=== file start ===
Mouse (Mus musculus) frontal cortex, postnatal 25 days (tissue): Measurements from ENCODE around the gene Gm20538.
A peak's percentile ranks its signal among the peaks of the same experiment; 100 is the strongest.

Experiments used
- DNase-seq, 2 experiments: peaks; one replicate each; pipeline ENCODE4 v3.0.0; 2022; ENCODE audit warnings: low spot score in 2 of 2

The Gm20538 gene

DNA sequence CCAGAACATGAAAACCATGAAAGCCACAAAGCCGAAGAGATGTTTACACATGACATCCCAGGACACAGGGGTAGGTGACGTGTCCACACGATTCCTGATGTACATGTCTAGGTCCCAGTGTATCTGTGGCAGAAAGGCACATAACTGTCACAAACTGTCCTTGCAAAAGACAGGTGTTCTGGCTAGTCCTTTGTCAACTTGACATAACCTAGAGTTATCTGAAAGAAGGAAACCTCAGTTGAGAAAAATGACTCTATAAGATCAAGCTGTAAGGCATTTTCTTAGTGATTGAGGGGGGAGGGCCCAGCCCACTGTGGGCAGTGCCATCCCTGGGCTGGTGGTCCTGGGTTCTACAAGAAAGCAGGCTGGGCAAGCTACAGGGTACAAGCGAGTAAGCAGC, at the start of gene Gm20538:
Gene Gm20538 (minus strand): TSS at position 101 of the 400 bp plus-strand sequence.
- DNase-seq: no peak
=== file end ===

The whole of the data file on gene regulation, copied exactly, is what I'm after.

Mouse (Mus musculus) frontal cortex, postnatal 25 days (tissue): Measurements from ENCODE around the gene Gm20538.
A peak's percentile ranks its signal among the peaks of the same experiment; 100 is the strongest.

Experiments used
- DNase-seq, 2 experiments: peaks; one replicate each; pipeline ENCODE4 v3.0.0; 2022; ENCODE audit warnings: low spot score in 2 of 2

The Gm20538 gene

DNA sequence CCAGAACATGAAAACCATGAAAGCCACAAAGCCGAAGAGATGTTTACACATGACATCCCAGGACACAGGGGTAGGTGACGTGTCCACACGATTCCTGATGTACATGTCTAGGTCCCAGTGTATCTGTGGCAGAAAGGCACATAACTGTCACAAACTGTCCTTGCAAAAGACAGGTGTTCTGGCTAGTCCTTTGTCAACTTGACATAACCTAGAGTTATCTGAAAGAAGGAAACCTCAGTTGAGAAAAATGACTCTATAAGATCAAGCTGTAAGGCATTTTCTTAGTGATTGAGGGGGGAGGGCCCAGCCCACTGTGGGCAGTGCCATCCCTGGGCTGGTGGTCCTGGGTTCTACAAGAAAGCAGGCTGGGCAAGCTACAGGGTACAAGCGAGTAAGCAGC, at the start of gene Gm20538:
Gene Gm20538 (minus strand): TSS at position 101 of the 400 bp plus-strand sequence.
- DNase-seq: no peak